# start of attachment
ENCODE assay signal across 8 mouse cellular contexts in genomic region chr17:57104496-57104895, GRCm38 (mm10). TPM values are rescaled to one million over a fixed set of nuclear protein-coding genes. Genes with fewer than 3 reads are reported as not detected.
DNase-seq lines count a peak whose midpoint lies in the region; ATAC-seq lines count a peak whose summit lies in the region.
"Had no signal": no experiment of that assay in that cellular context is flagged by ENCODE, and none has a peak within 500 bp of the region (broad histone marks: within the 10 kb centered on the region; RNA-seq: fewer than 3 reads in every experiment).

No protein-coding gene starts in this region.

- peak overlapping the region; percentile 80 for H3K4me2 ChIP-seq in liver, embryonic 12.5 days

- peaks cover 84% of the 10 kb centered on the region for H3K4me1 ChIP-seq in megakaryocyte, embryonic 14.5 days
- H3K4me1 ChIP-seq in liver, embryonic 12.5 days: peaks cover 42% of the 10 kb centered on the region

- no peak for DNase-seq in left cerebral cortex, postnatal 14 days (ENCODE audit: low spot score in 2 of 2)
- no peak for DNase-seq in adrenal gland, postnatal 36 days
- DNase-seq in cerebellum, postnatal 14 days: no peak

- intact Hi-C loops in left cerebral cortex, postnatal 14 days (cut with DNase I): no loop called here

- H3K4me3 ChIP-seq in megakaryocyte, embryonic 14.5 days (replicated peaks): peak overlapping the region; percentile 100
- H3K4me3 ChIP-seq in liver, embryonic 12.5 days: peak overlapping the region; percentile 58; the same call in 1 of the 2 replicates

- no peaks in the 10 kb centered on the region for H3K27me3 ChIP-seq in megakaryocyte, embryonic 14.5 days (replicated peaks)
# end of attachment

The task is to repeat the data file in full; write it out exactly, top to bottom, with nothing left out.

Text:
ENCODE assay signal across 8 mouse cellular contexts in genomic region chr17:57104496-57104895, GRCm38 (mm10). TPM values are rescaled to one million over a fixed set of nuclear protein-coding genes. Genes with fewer than 3 reads are reported as not detected.
DNase-seq lines count a peak whose midpoint lies in the region; ATAC-seq lines count a peak whose summit lies in the region.
"Had no signal": no experiment of that assay in that cellular context is flagged by ENCODE, and none has a peak within 500 bp of the region (broad histone marks: within the 10 kb centered on the region; RNA-seq: fewer than 3 reads in every experiment).

No protein-coding gene starts in this region.

- peak overlapping the region; percentile 80 for H3K4me2 ChIP-seq in liver, embryonic 12.5 days

- peaks cover 84% of the 10 kb centered on the region for H3K4me1 ChIP-seq in megakaryocyte, embryonic 14.5 days
- H3K4me1 ChIP-seq in liver, embryonic 12.5 days: peaks cover 42% of the 10 kb centered on the region

- no peak for DNase-seq in left cerebral cortex, postnatal 14 days (ENCODE audit: low spot score in 2 of 2)
- no peak for DNase-seq in adrenal gland, postnatal 36 days
- DNase-seq in cerebellum, postnatal 14 days: no peak

- intact Hi-C loops in left cerebral cortex, postnatal 14 days (cut with DNase I): no loop called here

- H3K4me3 ChIP-seq in megakaryocyte, embryonic 14.5 days (replicated peaks): peak overlapping the region; percentile 100
- H3K4me3 ChIP-seq in liver, embryonic 12.5 days: peak overlapping the region; percentile 58; the same call in 1 of the 2 replicates

- no peaks in the 10 kb centered on the region for H3K27me3 ChIP-seq in megakaryocyte, embryonic 14.5 days (replicated peaks)